Shopkeeper displayed a knife in his window. While the Restriction of Offensive Weapons Act 1959 made it an offence to sell such a knife. D succeeded in arguing that a display in a shop window is not an offer for sale. Under contract law it is an invitation to treat with any offer made by customers. It was presumed that Parliament did not intend to change common law
Whiteley v Chappell  D was charged under a section which made it an offence to impersonate ‘any person entitled to vote’. D had voted using a dead person’s name. The Court held D was NOT guilty since a dead person is not, in the literal meaning of the word, ‘entitled to vote’.
R v Judge of the City of London Court  In this case, Lord Esher said, in applying a literal approach … “If the words in the Act are clear then you must follow them even if they lead to a manifest absurdity. The court has nothing to do with the question of whether the legislature has committed an absurdity.”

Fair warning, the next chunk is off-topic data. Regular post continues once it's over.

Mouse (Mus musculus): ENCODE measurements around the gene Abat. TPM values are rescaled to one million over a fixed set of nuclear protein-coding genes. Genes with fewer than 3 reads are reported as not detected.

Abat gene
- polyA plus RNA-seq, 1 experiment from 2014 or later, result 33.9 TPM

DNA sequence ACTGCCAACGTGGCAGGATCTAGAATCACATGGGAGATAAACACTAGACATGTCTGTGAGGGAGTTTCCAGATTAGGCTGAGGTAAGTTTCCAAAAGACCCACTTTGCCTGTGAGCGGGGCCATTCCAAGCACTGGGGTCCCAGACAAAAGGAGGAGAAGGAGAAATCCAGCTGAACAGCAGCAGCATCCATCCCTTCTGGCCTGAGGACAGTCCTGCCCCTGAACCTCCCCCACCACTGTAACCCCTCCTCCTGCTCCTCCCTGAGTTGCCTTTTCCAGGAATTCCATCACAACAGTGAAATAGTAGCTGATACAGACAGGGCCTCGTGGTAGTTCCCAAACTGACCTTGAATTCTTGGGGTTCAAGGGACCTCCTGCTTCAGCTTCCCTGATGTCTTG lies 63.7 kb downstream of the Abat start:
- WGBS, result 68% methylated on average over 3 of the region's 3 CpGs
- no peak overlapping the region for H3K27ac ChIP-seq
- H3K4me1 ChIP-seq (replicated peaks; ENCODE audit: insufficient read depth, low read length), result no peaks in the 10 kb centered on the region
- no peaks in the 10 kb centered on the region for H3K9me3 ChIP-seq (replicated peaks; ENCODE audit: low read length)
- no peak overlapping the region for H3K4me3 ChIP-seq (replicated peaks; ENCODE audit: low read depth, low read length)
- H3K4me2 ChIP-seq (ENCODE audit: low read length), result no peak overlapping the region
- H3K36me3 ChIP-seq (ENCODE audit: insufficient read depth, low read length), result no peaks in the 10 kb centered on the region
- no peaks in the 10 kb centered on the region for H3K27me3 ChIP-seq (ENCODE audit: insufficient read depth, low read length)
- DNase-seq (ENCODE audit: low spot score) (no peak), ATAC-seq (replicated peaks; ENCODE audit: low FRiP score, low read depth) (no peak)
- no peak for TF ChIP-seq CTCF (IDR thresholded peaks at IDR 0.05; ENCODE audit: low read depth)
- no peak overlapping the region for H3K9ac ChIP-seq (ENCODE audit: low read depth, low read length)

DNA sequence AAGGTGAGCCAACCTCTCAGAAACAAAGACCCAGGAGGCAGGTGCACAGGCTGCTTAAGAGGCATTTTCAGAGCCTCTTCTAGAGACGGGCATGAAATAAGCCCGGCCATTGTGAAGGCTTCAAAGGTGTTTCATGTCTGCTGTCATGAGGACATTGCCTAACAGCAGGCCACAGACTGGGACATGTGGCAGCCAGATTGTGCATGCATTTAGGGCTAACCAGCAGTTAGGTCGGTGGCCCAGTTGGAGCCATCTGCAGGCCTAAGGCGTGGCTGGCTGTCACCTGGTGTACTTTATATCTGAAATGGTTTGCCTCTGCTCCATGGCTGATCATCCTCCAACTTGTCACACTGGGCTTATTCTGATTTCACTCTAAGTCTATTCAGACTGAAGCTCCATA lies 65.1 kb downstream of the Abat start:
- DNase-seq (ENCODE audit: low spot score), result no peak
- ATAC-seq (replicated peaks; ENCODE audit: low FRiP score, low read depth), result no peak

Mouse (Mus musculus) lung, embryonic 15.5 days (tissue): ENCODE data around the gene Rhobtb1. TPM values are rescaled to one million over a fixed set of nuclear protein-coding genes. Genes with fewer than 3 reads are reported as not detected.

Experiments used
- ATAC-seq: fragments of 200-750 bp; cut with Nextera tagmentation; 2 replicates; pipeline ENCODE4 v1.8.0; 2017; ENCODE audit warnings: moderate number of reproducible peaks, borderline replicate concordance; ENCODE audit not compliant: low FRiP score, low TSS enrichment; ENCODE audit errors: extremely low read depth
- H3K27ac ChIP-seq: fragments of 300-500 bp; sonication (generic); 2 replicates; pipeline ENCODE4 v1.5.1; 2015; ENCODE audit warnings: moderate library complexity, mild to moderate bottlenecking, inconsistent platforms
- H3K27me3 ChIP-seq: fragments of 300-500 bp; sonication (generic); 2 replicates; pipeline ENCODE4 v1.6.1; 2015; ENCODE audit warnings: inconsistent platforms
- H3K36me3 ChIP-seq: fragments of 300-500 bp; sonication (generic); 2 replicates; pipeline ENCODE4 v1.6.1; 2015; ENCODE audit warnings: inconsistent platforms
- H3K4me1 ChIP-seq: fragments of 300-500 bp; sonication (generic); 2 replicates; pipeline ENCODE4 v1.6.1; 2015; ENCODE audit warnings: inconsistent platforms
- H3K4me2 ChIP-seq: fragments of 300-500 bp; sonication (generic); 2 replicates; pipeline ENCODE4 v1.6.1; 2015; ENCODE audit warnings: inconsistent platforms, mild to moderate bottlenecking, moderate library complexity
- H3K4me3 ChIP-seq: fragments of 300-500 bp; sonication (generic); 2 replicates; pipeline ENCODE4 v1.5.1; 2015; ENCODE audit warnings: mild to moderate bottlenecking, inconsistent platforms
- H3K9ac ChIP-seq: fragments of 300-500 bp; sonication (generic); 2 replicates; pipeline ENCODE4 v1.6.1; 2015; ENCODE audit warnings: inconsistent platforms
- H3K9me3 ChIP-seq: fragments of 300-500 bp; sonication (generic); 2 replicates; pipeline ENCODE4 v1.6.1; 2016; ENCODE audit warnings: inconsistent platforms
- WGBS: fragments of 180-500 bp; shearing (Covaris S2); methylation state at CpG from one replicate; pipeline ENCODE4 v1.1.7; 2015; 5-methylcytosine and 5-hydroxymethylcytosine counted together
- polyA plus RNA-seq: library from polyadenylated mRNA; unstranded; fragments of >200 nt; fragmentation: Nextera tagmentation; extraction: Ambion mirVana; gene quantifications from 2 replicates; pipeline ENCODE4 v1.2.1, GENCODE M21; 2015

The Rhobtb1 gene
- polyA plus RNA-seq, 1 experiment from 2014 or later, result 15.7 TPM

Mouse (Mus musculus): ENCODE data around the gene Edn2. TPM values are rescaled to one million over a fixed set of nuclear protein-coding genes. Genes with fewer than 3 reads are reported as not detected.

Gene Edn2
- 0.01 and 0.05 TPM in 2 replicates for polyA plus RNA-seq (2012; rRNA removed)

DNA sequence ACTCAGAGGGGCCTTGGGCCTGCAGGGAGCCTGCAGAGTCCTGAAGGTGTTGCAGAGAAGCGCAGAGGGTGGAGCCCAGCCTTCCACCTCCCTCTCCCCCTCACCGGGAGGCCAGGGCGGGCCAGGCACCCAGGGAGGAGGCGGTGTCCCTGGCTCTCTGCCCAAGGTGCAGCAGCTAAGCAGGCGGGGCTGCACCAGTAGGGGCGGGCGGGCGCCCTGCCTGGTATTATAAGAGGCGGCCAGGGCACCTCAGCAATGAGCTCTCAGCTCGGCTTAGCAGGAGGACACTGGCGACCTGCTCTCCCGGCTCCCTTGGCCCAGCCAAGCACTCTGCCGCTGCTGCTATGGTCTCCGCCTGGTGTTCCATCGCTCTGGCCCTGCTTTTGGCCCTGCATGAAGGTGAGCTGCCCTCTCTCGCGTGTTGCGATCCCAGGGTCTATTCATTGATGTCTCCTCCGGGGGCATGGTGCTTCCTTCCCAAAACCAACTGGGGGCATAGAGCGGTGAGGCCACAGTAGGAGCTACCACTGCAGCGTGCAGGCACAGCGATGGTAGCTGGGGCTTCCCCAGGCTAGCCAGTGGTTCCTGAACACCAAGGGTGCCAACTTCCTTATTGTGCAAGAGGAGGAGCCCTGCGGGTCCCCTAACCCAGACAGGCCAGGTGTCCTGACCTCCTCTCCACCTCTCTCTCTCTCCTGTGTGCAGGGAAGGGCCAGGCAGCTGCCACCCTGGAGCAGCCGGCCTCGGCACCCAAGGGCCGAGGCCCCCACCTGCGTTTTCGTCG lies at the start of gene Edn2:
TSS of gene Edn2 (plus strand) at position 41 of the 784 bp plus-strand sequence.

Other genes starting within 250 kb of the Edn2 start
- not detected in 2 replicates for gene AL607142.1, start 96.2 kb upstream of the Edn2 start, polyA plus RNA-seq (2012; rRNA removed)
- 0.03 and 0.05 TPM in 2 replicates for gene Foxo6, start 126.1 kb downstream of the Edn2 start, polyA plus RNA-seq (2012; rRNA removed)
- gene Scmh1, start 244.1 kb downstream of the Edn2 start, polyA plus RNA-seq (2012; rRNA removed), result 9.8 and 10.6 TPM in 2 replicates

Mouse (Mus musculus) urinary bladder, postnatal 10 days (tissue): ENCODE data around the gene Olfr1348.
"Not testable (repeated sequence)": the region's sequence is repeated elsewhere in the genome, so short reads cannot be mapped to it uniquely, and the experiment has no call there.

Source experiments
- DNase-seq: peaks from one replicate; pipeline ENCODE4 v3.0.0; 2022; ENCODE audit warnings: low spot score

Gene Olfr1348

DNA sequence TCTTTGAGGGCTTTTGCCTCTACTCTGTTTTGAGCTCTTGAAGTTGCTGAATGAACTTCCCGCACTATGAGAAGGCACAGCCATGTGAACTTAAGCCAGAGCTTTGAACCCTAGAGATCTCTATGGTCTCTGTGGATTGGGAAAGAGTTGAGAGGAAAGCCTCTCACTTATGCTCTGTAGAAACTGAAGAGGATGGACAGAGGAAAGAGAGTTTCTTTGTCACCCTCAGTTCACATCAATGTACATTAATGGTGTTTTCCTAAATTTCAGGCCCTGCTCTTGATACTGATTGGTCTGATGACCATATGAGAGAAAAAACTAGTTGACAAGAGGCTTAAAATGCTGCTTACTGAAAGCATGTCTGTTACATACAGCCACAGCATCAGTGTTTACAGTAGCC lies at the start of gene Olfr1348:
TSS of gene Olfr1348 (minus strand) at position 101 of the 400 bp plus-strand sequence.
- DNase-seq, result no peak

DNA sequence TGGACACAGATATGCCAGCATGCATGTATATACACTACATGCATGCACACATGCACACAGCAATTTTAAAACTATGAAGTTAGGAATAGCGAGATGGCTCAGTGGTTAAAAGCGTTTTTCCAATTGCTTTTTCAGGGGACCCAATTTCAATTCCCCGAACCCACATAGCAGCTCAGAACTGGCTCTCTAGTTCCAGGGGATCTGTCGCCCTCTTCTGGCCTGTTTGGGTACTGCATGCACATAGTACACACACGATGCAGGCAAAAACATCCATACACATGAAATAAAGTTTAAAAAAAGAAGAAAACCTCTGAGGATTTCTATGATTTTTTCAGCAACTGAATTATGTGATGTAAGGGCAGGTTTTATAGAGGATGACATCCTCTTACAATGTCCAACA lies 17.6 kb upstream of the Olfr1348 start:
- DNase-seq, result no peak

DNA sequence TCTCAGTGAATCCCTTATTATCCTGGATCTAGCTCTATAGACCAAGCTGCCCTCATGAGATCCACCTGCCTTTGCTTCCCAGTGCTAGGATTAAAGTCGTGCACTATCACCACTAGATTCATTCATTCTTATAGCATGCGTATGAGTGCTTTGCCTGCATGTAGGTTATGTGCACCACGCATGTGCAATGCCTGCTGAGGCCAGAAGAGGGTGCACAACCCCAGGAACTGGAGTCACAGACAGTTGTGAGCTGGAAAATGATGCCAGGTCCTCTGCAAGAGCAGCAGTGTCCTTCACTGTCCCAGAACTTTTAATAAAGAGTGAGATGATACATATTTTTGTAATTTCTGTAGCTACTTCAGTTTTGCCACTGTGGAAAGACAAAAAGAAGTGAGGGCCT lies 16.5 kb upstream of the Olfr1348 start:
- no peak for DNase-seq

The Golden Rule However, in some cases the Judiciary may apply the Golden Rule. This gives effect to the clear words used by Parliament, but will stop short of arriving at an absurd decision. See the cases of R v Allen (1872) and R v Sigsworth (1935). See also other Golden Rule cases on the IntranetR v Allen (1872)
s.57 of the Offences Against the Person Act 1861 made it an offence to ‘marry’ whilst the original spouse was still alive (i.e. with no divorce). D claimed he could not ‘legally marry’ because he was not divorced. The court decided that in the Act the word ‘marry’ means ‘to go through a ceremony of marriage’. To accept otherwise would produce an absurd result.
R v Sigsworth (1935) A son had murdered his mother. Mother had not made a will but, as per rules in Administration of Justice Act 1925, her next of kin (her son) would inherit. No ambiguity in the wording of the Act, but the court refused to let a murderer benefit from his crime. Held that the literal rule should not apply and the golden rule was used to prevent a repugnant situation.